By the end of September 2009, there were 236 static ART clinics in Malawi in the public and private health sector; 22 of these static clinics provided ART at a total of 103 outreach or mobile sites, bringing the total to 339 ART service delivery points in Malawi in Q3 2009.
In the third quarter of 2009 (July to September) a total of 18,292 new patients initiated ART and 3,030 ART patients transferred between clinics, resulting in a total of 21,322 ART clinic registrations (39% male, 61% female; 91% adults and 9% children). Of those registered, 52% started in WHO Stage 3, 10% in Stage 4 and 37% in Stage 1 or 2 due to a low CD4 count. 1% were infants with confirmed HIV infection (DNA-PCR) and 1% started due to other reasons.
Between the previous quarter and this quarter, the number of infants starting ART in WHO stage 1 or 2 with confirmed HIV infection (DNA-PCR) increased from 114 to 142, while children under 18 months starting due to presumed severe HIV disease increased from 85 to 97. This is an encouraging development and could be as a result of more experience with the EID programme and recent refresher trainings on presumed severe HIV disease diagnosis in children under 18 months and EID using DNA-PCR. However, ART access through early infant diagnosis still needs to be further strengthened.
By the end of September 2009, a total of 253,154 patients had ever initiated ART and 35,009 ART patients had transferred between clinics, resulting in a cumulative total of 288,163 ART clinic registrations (39% male, 61% female; 91% adult, 9% children). 33,715 (12%) patients started ART due to TB.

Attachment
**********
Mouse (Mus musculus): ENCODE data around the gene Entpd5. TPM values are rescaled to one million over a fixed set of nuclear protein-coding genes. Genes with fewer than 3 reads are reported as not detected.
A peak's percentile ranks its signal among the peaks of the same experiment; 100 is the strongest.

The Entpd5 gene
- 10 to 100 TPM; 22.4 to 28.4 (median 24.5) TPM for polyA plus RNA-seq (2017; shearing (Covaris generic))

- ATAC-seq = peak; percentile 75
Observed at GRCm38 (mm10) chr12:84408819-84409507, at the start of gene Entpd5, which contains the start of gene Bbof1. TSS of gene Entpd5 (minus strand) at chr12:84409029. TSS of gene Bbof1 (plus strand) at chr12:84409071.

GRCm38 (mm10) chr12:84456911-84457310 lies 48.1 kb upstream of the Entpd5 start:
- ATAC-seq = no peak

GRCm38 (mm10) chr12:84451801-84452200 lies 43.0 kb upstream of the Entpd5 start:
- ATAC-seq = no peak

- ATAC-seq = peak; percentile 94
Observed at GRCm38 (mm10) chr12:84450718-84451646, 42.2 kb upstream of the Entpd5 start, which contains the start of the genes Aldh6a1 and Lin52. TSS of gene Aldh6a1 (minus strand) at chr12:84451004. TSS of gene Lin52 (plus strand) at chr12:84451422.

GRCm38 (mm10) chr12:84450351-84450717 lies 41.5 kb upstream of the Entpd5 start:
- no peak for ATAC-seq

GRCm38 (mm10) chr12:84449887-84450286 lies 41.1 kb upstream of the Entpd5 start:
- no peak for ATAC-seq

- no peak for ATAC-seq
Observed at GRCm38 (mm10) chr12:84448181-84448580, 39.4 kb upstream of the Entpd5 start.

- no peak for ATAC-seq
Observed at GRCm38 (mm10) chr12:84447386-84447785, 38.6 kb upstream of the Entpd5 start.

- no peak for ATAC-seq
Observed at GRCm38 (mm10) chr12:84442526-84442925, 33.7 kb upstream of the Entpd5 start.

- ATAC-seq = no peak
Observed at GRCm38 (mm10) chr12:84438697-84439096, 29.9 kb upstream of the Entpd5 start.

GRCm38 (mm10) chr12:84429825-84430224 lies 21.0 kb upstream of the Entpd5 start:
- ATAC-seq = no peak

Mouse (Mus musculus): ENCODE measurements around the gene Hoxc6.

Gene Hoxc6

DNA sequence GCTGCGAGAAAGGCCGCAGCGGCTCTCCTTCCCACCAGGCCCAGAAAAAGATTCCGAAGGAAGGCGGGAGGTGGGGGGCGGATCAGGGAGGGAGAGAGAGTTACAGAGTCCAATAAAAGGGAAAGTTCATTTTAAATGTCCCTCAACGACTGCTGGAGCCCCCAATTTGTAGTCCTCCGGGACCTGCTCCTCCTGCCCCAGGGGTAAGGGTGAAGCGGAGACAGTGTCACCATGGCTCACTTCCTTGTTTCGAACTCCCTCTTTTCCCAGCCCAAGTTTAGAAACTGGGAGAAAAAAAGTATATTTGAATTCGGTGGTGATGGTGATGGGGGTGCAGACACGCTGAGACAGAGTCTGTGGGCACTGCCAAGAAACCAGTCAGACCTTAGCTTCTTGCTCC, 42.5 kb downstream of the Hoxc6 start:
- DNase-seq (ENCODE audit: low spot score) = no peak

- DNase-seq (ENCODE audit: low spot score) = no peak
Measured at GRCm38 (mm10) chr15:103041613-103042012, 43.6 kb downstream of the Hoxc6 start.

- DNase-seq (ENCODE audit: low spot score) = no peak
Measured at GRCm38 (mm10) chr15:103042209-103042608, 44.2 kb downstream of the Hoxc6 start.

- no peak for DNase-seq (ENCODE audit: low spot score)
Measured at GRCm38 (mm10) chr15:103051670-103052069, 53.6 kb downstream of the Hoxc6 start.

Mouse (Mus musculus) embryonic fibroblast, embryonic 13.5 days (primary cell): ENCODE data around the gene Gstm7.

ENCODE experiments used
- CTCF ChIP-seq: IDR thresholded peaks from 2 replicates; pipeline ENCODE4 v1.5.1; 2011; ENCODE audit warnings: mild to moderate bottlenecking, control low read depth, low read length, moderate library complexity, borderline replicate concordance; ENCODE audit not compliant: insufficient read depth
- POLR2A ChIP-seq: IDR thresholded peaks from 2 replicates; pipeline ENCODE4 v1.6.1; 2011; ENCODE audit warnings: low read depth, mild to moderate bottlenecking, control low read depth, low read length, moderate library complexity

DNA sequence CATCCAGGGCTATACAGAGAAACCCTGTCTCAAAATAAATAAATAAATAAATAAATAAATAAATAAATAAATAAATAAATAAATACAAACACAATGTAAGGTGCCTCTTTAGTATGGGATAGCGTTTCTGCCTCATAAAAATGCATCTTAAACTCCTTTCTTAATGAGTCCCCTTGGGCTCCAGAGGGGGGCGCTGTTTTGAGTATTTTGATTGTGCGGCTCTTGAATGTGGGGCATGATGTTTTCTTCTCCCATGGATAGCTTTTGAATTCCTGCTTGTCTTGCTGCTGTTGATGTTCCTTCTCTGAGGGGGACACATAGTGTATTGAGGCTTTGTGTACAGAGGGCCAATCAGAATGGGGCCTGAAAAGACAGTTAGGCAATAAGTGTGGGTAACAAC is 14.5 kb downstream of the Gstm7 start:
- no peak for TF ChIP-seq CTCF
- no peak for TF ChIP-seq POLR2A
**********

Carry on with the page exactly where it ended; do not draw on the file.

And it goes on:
Cumulative treatment outcomes by end of September 2009 were: 183,147 (64%) alive and on ART, 30,150 (10%) died, 34,841 (12%) lost to follow-up (defaulted), 39,074 (14%) transferred out to another facility and 951 (<1%) were known to have stopped ART.
Of the 183,147 patients alive and on ART: 94% were on the first line regimen, 5% were on an alternative first line regimen, fewer than 1% were on second line regimen and 1% were on a non-standard ART regimen. Non-standard regimens are not necessarily substandard regimens; they include patients continuing an ART regimen that was started outside Malawi, patients in research programmes and patients in specialist care in whom specific circumstances lead to the choice of a non-standard regimen.
Improved integration of the supervision system for the public and private sector has led to a revision of previous M&E data in the private sector and patient outcomes in the private sector are similar to those in the public sector.
By the end of September 2009 there were 185 sites with less than 1000 patients registered, 36 sites with 1,001–2,000 patients registered; 33 (Q2-11) sites with 2,001–5,000 and 10 sites (Q2-5) with over 5,000 patients registered. The number of sites with over 2000 patients has increased slightly from 37 to 43 resulting in HCW facing a larger workload.
The National programme has been affected by serious ARV drug supply shortage during Q3 due to the delayed release of funding and the ensuing logistical complications resulting in widespread drug re-allocations between sites. However a targeted survey revealed that patients were affected only in isolated cases, requiring regimen changes or short term treatment interruptions.